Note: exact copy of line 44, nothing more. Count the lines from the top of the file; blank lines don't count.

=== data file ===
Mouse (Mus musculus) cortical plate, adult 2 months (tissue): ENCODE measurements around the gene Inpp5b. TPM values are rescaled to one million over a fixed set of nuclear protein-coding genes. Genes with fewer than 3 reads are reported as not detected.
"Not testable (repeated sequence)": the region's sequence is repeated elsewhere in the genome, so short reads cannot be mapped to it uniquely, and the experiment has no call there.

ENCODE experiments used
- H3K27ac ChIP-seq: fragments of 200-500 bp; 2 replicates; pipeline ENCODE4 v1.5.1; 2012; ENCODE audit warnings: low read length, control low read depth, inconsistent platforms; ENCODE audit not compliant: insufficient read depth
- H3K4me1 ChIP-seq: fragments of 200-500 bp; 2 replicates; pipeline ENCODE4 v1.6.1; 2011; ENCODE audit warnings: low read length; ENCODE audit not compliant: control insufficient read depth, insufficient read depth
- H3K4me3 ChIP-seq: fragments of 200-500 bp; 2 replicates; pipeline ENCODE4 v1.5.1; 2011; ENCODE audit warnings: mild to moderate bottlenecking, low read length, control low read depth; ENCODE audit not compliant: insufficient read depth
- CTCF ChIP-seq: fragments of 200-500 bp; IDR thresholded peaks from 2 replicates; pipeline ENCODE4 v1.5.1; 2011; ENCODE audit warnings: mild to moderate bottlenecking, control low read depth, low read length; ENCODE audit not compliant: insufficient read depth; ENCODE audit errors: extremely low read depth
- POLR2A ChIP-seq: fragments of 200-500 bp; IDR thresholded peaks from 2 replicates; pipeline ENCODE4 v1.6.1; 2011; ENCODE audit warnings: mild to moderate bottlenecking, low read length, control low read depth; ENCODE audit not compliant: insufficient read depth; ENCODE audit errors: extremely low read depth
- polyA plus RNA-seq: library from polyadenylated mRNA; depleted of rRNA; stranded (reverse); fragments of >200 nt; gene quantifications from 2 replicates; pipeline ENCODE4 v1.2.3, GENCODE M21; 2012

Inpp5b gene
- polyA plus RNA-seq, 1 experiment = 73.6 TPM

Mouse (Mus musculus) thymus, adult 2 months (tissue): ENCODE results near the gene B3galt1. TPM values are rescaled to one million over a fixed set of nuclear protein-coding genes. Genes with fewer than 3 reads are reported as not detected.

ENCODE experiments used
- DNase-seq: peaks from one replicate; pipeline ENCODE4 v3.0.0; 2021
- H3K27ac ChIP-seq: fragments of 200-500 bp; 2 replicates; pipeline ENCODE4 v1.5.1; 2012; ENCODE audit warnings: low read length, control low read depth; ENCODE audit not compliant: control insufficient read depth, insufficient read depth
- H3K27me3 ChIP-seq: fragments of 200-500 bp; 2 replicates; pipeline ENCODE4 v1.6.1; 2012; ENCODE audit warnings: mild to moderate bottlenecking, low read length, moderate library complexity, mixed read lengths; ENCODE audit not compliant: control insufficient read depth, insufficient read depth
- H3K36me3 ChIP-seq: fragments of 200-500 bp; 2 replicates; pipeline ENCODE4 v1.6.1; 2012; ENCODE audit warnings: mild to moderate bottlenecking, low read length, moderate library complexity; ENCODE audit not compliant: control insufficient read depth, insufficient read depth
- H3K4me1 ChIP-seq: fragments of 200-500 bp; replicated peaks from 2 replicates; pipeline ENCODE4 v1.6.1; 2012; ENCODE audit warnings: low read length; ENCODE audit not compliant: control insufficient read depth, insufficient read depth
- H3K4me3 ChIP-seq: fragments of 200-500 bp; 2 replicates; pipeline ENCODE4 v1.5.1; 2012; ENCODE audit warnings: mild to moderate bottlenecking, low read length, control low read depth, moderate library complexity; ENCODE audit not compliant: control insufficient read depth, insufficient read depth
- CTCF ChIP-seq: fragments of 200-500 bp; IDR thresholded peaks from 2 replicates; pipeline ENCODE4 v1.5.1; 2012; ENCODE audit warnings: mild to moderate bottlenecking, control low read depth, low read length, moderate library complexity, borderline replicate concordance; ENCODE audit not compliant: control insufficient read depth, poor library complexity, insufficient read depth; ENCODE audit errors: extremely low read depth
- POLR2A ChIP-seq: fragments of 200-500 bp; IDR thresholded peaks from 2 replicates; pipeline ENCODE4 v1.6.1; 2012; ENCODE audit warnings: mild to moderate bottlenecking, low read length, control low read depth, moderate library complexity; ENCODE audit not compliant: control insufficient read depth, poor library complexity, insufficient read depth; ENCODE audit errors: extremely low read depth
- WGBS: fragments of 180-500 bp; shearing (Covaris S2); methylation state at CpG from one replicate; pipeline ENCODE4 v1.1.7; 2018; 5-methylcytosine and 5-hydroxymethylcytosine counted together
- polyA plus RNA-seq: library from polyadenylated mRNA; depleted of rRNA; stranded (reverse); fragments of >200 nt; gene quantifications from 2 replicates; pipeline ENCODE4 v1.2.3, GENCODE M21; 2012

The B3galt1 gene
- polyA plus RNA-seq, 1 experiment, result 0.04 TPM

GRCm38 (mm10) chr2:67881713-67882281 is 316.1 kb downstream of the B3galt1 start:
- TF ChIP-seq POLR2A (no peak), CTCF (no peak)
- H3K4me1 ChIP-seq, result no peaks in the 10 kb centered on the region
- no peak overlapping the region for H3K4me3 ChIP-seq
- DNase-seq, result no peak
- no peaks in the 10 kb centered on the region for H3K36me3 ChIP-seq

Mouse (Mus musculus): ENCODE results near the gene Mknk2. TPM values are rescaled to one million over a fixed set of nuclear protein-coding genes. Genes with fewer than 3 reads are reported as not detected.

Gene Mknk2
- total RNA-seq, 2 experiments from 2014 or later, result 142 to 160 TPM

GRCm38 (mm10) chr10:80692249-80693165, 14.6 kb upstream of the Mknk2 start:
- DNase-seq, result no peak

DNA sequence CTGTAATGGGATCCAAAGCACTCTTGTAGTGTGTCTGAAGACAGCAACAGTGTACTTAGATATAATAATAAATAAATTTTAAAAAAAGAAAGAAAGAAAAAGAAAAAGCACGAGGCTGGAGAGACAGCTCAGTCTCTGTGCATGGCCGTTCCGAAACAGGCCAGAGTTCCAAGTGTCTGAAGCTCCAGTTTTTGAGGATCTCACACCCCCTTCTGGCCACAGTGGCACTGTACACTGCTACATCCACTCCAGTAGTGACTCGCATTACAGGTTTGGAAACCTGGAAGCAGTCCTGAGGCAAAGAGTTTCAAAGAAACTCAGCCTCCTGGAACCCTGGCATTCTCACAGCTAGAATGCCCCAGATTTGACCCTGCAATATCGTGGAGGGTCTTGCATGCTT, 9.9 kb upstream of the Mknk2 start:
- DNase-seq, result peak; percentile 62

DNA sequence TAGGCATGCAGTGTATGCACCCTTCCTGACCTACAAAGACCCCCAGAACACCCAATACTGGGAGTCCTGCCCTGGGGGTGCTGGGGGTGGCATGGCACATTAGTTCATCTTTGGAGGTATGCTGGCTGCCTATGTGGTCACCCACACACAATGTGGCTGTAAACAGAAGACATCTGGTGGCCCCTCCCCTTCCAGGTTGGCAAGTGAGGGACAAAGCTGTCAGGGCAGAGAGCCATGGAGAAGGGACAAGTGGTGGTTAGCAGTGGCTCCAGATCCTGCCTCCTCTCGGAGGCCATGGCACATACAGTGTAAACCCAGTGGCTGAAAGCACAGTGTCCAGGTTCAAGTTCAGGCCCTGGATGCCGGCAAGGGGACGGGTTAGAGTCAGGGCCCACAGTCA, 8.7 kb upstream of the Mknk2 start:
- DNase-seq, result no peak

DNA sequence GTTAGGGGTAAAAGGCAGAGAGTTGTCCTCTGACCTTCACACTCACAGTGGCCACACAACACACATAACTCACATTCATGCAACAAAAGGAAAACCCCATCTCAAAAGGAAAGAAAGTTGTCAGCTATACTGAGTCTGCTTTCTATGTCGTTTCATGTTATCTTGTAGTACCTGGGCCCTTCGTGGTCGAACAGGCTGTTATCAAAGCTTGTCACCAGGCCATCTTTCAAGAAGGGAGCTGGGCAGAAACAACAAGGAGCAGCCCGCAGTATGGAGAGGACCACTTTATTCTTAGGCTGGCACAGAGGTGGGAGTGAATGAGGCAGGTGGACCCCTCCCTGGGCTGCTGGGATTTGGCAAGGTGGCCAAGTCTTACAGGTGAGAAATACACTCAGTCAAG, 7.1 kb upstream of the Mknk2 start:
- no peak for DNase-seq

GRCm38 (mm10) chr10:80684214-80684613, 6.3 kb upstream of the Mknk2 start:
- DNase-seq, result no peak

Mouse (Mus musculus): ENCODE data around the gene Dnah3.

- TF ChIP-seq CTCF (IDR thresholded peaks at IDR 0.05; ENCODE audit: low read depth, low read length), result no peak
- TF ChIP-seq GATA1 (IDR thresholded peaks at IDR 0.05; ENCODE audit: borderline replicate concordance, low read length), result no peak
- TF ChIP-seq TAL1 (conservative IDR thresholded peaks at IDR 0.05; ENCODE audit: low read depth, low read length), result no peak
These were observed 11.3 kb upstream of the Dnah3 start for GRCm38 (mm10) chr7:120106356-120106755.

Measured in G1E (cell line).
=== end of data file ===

- DNase-seq, result no peak